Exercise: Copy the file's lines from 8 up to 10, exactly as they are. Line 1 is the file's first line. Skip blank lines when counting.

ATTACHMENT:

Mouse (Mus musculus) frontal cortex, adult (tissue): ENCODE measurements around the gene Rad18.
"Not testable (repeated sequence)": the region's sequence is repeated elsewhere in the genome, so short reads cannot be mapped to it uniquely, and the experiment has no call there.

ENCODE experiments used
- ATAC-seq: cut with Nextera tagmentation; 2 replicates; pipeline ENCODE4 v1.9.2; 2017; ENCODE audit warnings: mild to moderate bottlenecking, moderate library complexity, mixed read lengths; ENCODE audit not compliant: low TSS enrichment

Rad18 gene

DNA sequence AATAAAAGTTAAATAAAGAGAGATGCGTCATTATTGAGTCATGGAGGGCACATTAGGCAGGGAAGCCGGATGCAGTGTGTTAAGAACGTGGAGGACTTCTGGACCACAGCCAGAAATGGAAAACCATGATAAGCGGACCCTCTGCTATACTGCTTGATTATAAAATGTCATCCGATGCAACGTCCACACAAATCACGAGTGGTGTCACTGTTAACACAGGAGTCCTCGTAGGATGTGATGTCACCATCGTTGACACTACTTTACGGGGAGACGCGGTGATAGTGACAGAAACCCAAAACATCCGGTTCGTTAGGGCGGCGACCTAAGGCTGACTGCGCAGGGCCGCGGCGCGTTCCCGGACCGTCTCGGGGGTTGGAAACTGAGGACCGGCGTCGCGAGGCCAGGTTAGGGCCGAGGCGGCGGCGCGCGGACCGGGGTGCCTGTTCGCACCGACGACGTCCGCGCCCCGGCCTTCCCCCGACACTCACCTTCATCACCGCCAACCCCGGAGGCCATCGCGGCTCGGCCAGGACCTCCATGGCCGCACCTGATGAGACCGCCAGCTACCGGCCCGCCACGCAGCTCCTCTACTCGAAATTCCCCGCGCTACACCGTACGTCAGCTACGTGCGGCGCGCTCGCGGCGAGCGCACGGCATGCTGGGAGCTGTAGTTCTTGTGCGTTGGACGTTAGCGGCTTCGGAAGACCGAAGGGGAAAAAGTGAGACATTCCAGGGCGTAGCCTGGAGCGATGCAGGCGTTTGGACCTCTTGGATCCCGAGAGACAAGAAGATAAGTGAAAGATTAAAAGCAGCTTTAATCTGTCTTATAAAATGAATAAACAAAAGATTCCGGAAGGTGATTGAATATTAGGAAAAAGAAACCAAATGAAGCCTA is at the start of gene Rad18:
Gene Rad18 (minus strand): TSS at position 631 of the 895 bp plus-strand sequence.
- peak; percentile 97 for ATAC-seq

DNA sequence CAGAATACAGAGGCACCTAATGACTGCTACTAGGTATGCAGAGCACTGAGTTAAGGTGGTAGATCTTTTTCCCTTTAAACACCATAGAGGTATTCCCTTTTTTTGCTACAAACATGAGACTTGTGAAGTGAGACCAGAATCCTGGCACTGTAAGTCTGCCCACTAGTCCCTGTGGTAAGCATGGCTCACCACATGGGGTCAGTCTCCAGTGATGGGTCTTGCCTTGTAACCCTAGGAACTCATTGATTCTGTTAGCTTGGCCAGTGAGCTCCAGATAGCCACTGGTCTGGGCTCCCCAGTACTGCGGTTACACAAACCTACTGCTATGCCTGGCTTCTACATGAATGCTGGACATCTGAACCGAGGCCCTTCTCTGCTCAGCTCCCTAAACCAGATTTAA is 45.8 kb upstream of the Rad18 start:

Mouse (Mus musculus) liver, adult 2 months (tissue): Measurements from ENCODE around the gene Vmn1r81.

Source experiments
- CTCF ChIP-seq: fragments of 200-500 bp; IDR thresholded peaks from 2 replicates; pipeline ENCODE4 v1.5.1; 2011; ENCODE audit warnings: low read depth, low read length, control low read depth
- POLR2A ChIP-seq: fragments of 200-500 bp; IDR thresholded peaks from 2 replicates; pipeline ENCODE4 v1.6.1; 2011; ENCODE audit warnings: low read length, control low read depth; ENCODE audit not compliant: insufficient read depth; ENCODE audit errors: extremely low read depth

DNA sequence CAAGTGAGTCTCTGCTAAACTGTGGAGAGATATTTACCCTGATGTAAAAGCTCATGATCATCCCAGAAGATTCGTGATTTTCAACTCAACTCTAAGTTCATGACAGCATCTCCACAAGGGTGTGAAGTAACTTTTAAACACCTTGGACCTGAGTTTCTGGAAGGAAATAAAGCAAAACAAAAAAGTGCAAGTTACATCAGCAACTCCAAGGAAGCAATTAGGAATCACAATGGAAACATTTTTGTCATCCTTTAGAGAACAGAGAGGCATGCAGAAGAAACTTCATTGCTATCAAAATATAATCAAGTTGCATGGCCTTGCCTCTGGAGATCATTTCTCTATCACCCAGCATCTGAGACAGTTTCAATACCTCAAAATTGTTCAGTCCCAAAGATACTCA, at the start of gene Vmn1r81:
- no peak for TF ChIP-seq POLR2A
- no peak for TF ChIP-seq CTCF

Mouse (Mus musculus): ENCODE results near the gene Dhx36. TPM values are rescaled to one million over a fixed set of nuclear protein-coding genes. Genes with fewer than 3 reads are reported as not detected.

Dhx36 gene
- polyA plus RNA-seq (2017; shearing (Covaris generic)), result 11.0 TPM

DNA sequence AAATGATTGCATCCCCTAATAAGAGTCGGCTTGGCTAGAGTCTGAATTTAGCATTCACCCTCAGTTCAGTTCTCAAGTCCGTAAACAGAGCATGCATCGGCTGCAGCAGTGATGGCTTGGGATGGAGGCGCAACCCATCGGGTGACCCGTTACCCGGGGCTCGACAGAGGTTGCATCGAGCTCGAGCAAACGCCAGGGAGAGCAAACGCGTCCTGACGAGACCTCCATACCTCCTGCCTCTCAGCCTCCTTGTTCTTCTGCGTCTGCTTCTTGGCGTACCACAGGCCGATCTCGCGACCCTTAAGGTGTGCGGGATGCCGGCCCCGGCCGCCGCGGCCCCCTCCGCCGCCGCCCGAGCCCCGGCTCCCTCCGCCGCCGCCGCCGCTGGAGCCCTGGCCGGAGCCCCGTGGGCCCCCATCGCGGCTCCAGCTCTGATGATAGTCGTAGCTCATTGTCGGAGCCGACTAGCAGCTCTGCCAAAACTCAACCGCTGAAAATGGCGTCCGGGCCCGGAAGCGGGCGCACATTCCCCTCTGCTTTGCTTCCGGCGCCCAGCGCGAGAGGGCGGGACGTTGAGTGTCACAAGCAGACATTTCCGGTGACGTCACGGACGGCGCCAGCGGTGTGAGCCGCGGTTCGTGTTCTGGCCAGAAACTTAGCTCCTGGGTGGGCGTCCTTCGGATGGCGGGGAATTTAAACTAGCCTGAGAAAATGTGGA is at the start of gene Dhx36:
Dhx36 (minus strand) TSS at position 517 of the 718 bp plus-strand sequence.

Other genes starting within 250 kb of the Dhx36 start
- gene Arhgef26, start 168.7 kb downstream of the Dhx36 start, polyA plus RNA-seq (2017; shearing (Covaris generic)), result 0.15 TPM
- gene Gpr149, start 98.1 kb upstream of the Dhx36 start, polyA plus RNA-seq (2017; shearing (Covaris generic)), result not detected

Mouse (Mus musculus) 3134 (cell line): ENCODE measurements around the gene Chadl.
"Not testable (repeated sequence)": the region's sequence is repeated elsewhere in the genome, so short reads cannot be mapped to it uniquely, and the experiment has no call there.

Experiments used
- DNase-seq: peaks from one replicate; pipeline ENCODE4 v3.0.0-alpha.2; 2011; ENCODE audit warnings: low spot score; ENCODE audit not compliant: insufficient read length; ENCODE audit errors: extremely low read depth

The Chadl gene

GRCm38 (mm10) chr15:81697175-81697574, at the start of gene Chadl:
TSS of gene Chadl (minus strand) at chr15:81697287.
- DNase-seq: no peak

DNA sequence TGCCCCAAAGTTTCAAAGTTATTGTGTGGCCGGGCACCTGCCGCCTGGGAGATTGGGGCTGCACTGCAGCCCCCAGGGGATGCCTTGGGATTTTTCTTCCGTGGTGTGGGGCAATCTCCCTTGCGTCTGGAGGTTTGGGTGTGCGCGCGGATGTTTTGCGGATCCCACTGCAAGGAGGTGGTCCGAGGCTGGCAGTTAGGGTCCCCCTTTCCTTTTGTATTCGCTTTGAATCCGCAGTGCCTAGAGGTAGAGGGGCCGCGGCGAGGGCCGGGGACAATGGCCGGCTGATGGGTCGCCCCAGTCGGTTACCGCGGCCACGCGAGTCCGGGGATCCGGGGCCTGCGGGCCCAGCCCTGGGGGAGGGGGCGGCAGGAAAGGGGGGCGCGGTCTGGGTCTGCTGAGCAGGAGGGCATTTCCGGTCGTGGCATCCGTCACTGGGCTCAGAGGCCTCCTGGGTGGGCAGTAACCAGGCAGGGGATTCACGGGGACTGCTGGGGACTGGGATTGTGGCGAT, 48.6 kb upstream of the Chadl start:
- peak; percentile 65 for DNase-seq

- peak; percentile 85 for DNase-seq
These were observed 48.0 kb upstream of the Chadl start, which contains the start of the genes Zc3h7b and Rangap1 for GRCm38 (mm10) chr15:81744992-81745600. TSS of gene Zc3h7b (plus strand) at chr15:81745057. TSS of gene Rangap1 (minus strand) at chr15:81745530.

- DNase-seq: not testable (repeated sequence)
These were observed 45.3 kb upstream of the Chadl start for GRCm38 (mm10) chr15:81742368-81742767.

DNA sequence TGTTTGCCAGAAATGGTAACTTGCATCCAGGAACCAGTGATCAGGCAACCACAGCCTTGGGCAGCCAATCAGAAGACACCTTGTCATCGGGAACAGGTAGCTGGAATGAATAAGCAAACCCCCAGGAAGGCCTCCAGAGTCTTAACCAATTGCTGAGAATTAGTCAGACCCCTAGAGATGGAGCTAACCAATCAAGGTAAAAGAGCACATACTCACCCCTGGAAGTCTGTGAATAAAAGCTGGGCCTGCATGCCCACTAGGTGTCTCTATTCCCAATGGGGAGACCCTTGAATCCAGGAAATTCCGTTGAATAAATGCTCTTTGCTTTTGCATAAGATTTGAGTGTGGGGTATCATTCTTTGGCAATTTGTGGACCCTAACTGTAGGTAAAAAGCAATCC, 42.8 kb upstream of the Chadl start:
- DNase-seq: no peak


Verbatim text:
- peak; percentile 97 for ATAC-seq

DNA sequence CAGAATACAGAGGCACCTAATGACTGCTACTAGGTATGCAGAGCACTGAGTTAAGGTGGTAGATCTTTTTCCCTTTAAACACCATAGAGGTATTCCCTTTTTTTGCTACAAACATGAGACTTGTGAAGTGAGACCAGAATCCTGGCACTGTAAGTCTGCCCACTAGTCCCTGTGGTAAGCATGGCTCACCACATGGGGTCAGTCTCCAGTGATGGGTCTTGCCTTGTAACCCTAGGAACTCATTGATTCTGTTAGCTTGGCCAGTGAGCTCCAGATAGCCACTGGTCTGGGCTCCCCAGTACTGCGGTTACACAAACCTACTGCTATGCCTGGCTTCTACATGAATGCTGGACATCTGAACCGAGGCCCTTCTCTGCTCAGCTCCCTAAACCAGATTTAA is 45.8 kb upstream of the Rad18 start:

Mouse (Mus musculus) liver, adult 2 months (tissue): Measurements from ENCODE around the gene Vmn1r81.